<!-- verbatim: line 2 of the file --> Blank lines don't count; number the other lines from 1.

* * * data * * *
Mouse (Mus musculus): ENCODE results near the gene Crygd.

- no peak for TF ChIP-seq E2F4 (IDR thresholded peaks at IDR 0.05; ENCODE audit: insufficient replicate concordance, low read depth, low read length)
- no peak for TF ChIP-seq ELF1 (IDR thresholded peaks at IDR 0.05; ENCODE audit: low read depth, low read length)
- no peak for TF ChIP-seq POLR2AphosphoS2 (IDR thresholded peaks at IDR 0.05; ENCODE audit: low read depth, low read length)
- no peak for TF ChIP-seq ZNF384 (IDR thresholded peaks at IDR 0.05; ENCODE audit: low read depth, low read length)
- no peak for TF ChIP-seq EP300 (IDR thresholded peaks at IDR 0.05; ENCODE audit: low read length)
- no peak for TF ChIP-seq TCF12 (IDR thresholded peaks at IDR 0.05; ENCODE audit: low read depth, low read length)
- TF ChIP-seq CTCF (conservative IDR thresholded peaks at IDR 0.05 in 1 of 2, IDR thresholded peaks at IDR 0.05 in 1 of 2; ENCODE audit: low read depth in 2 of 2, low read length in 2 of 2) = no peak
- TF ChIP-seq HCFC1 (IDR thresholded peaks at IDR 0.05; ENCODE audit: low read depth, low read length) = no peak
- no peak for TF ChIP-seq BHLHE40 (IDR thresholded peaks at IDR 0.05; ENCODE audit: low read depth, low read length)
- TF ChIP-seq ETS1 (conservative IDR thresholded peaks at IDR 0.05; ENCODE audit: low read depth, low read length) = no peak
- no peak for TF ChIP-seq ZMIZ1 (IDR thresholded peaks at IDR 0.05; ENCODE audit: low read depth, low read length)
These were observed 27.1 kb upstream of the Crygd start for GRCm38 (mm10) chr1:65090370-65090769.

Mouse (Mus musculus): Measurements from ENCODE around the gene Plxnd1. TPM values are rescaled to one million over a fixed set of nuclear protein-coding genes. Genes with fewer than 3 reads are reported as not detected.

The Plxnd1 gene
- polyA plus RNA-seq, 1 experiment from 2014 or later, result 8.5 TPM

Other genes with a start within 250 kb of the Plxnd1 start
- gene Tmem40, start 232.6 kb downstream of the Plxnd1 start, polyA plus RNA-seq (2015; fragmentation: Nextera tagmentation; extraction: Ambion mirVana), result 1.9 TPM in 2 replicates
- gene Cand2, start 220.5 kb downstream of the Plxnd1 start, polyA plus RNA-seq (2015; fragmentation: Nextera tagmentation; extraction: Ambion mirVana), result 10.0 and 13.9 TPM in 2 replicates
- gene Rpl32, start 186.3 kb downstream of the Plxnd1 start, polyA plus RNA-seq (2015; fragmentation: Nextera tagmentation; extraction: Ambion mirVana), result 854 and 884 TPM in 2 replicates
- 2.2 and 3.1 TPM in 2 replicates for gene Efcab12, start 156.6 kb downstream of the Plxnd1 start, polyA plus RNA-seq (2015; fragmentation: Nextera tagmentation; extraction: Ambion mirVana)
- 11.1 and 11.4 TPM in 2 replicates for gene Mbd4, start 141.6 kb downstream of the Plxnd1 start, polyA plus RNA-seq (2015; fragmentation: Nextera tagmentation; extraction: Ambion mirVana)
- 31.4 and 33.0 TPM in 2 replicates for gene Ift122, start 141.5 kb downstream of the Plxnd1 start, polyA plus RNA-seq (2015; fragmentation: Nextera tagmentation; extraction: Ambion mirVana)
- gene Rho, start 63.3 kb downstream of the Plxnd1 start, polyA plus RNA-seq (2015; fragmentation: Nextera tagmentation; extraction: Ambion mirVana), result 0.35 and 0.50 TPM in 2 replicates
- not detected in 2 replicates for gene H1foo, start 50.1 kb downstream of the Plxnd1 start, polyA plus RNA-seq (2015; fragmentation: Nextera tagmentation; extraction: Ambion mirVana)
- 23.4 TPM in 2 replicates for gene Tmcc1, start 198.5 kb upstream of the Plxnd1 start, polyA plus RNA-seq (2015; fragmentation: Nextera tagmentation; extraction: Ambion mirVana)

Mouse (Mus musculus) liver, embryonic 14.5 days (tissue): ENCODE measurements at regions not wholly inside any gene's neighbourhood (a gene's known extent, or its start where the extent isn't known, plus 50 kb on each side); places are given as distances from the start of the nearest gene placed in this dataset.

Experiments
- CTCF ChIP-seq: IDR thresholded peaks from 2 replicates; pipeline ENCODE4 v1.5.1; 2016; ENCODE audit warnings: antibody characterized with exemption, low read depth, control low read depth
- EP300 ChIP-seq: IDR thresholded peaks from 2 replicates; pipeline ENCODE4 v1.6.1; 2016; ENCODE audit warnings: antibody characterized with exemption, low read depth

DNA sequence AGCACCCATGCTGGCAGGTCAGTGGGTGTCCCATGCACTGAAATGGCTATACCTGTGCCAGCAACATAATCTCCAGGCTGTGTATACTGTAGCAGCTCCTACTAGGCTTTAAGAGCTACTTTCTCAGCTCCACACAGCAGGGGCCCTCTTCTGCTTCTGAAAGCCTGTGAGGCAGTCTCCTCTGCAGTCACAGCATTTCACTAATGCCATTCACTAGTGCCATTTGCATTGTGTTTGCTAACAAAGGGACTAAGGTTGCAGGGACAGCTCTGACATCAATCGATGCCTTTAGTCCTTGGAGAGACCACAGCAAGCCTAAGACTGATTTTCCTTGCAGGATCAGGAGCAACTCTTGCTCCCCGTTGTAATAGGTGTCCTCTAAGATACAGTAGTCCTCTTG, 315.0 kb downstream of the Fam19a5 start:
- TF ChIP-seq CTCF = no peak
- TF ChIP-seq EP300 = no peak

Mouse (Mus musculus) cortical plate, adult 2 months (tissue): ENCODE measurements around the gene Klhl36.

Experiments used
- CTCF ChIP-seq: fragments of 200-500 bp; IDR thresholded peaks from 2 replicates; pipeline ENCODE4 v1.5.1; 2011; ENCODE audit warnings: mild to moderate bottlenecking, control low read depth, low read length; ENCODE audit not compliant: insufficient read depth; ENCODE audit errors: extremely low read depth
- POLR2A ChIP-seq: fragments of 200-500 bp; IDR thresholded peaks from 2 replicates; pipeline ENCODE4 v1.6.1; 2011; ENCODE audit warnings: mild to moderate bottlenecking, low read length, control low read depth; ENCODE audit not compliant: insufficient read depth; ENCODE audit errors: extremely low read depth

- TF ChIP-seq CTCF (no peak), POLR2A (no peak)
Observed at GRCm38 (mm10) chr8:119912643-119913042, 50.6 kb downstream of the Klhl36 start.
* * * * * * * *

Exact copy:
- no peak for TF ChIP-seq E2F4 (IDR thresholded peaks at IDR 0.05; ENCODE audit: insufficient replicate concordance, low read depth, low read length)